Those folks who are fortunate enough to have their home directory on a netapp filer
have for years been able to "cd ~/.snapshot/" and find a special directory of
historical versions of their files. These are stored efficiently because of the nature of
the WAFL filesystem. With reflink, it would be possible to create a lightweight
version of historical snapshotting: you'd have a daemon run every night (for
instance) and recursively reflink the current state of all your files into a directory
tree at ~/.old-versions/<date>/ - then, if you ever needed to go back to an old
version of a file you could just look in there.
With reflinks this would be very fast and would not use up loads of disk space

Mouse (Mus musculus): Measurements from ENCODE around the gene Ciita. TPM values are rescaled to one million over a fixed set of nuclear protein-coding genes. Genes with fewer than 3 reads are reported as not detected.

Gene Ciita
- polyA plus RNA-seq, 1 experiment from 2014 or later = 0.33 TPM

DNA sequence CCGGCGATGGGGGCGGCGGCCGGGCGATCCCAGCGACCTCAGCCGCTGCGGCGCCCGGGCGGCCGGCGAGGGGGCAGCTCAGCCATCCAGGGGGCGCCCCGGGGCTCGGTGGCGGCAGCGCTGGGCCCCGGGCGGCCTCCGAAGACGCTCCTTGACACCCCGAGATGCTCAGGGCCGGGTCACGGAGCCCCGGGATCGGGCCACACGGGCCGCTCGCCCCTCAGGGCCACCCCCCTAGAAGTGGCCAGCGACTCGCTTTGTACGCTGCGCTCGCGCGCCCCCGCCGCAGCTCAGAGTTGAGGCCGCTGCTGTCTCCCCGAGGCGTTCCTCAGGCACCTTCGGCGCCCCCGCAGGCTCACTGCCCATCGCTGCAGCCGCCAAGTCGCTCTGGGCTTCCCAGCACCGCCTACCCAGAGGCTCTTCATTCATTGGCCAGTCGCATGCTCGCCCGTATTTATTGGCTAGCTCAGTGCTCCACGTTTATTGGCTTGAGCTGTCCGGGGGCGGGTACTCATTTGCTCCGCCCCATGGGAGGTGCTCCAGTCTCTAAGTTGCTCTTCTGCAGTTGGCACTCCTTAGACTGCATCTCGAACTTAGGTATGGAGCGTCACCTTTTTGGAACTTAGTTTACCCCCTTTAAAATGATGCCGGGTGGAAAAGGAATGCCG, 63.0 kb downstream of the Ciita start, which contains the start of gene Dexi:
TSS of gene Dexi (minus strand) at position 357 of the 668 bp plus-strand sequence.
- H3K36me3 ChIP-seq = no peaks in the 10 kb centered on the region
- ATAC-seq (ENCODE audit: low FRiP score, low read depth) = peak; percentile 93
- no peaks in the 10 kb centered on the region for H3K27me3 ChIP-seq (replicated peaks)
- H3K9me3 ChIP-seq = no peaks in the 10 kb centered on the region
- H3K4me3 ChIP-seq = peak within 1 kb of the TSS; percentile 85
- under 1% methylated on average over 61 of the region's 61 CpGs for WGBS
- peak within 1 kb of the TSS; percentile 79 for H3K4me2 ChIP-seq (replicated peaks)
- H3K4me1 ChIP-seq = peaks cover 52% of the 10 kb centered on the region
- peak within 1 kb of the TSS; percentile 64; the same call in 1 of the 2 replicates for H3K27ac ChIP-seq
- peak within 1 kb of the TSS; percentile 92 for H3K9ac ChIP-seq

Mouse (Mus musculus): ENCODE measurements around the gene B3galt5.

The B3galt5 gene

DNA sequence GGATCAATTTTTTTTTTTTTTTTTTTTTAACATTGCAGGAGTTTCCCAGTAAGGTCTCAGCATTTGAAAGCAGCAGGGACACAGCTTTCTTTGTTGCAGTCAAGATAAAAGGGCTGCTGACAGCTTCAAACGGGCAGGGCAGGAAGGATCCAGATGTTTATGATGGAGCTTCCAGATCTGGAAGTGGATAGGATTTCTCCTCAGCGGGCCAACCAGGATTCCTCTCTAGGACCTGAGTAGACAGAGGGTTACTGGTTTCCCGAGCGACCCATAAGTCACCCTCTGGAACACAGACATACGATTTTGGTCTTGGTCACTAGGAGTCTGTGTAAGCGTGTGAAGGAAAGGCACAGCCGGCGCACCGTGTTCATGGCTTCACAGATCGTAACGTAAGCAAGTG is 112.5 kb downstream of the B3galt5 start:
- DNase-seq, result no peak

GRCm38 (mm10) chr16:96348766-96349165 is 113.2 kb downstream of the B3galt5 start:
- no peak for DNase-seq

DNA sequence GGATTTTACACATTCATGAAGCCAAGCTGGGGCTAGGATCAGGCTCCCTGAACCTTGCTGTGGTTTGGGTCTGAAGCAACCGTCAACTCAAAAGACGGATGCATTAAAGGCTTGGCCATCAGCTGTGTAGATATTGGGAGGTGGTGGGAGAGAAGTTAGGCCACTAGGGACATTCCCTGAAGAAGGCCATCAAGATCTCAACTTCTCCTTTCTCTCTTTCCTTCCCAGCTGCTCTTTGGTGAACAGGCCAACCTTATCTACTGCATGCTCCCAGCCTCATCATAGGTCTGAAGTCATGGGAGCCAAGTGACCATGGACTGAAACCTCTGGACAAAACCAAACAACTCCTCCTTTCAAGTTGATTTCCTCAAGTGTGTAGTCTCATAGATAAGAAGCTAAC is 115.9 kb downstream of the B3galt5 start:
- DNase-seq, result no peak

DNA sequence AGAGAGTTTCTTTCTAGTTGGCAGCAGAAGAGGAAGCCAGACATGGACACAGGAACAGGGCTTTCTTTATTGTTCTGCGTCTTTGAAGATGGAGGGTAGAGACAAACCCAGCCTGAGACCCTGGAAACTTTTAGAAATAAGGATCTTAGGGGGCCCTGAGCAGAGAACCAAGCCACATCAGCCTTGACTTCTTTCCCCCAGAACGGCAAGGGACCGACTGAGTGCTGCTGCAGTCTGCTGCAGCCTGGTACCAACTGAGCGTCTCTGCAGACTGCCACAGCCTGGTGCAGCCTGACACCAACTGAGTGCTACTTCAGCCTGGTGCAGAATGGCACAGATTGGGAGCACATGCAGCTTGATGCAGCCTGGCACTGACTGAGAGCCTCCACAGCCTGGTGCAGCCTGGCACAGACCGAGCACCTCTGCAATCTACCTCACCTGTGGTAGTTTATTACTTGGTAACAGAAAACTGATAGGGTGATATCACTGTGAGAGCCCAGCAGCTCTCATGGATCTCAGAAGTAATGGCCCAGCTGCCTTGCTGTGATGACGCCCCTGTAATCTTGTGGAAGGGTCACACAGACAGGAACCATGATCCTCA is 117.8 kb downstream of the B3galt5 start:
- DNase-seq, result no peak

(though there would still be quota concerns). It would make time-machine or Netapp
.snapshot-like functionality easy to implement efficiently on single disk systems.
Probably the most quoted reference for stuff like this is the Elephant research
filesystem, about which there are a number of decent research papers.
Another use that I've seen mentioned is the ability to make checkouts / clones in
moderen version control systems go faster and be more lightweight in terms of disk
storage - for instance, cloning a git repository could transparently share all the
underlying data (including the working directory!) using reflinks. Similar tricks being
possible for the other VCSes.
Finally, you could probably have a daemon that rummages around the system, finds
identical files and unifies them on disk using reflink in order to save space.